Brotherless Night by V. V. Ganeshananthan. Another author whom I got to meet after I had read her book. I always say that in books you can find a window or a mirror and this story certainly opened a window that transported me to Sri Lanka and the series of events that trail a woman as she pursues her ambition to become a doctor even as all that she knows and loves begins to crumble. Narrated with such depth and empathy, the author uses memorable lines to showcase the impact that conflict can have on the fabric of a community.

You must understand: there is no single day on which war begins. The conflict will collect around you gradually, the way carrion birds assemble around the vulnerable, until there are so many predators that the object of the hunger is not even visible. You will not even be able to see yourself in the gathering crowd of those who would kill you.


Not With Silver by Simi Bedford. For many years, I have held on to the hope that one day soon, Simi Bedford would write another book to follow her Yoruba Girl Dancing, which continues to be a favorite. It was this year that it dawned on me that I had not even read her second book. It took me on a reading adventure that transported me from the Old Oyo Empire in West Africa to Southern United States, in a touching multigenerational story. 

 


Independence by Chitra Banerjee Divakaruni. Set in 1947, during the Partition of India, we see how the decisions of the higher-ups can affect the lives and destinies of individuals and communities. More than anything the power and resilience of womanhood is on showcase in this sad but inspiring tale.

 

 


Neighbours: The Story of a Murder by Lília Momplé. Translated from Portuguese by Isaura de Oliveira and Richard Bartlett. It was not until I began to compile my favorite reads that I realized how many old friends I revisited this year. A lot of this has to do with some creative writing projects I am working and some of it has to do with desire to re-read the work of the previous generation and reflect on how far we have come, especially as writers from the African continent. I went in search for some of the writers from my collection of the African Writers Series, with a particular focus on the female writers who were working at the time and pleased to re-read Ms. Momplé’s epic tale . Set in post-independent Mozambique, we follow the lives of three individuals whose lives are intertwined with the politics of the time weighing heavily on the apartheid regime in neighboring South Africa.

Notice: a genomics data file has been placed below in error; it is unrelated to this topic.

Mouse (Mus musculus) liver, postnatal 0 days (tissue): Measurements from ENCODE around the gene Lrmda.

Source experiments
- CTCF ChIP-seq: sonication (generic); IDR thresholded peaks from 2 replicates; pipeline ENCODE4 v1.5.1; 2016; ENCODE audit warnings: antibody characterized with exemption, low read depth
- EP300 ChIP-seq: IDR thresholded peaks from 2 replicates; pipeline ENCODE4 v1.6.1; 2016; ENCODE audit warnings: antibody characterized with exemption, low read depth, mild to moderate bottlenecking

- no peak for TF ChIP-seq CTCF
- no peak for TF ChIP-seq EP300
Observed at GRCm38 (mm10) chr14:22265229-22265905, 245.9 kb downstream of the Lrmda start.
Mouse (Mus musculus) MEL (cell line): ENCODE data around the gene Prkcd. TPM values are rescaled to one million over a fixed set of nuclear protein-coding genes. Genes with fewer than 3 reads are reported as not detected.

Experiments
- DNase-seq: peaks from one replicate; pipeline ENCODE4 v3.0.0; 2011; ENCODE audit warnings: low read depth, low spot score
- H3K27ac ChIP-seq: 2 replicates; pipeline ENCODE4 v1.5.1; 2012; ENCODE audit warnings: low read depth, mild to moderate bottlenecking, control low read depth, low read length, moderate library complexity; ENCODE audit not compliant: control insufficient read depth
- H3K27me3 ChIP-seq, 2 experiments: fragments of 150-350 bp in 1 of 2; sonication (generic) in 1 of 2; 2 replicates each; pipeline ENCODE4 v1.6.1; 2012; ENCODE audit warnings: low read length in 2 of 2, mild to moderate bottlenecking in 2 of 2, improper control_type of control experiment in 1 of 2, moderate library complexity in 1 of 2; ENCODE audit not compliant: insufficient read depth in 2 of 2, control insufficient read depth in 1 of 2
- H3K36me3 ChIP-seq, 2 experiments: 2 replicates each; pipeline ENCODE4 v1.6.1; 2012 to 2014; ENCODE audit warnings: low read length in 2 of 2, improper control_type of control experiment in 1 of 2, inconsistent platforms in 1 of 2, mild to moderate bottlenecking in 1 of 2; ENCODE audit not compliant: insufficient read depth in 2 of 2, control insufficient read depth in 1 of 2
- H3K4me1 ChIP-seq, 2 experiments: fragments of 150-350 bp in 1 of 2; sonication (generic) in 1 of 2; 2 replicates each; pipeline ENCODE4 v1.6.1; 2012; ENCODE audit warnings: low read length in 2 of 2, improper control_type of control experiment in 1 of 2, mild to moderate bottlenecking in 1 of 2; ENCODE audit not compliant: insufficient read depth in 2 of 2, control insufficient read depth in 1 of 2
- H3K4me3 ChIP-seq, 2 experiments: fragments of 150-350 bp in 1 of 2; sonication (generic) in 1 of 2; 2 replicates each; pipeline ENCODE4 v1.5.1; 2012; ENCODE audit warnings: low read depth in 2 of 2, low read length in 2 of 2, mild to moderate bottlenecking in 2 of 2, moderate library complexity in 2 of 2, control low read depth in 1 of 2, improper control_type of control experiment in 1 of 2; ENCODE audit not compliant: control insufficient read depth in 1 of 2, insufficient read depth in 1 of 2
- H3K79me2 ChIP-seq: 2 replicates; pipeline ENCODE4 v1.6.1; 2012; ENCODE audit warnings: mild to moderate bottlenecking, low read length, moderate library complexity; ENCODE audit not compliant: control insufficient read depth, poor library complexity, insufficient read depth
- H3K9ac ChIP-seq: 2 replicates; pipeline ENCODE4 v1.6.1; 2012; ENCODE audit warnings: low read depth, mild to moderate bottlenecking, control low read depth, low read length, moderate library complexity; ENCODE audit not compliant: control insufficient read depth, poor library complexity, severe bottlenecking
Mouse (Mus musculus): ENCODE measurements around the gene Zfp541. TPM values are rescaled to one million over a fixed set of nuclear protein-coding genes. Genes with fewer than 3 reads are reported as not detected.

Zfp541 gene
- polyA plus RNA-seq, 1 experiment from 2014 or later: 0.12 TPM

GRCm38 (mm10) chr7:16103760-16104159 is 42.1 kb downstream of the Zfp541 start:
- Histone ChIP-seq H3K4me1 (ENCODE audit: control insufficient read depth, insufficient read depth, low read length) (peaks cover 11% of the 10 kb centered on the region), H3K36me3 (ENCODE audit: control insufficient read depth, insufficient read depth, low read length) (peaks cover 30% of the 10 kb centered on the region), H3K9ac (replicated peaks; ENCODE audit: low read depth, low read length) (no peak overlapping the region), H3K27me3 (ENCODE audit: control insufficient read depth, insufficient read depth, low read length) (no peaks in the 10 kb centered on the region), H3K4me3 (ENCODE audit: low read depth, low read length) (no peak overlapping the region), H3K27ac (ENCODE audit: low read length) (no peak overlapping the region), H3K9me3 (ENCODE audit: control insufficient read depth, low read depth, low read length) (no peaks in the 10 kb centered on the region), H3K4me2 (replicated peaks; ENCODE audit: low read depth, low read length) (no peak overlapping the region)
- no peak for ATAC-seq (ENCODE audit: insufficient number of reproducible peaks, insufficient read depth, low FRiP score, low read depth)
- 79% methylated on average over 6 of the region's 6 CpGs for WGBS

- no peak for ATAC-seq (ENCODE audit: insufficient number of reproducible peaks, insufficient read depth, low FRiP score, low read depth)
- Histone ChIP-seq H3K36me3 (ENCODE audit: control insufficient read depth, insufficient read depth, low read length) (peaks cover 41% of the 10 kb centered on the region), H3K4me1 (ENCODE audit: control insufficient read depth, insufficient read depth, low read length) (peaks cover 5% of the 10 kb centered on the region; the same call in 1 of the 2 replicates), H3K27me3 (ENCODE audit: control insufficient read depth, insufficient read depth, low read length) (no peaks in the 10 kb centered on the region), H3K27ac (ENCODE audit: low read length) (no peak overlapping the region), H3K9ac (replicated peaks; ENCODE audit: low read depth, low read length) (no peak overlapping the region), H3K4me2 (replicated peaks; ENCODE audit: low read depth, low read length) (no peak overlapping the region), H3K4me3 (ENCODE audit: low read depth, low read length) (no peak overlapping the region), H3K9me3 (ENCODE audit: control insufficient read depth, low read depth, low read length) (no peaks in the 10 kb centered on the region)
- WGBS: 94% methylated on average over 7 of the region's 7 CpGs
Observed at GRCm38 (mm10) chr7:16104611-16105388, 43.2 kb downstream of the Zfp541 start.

All Shades of Iberibe by Kasimma. Another unexpected discovery that scuttled my well-laid reading plans. I am always thrilled to discover new Nigerian writers and even more so when they write short stories which are my favorite to read and write. The stories in the collection are strongly infused with Igbo culture and take a turn from light-hearted to dark and mystical.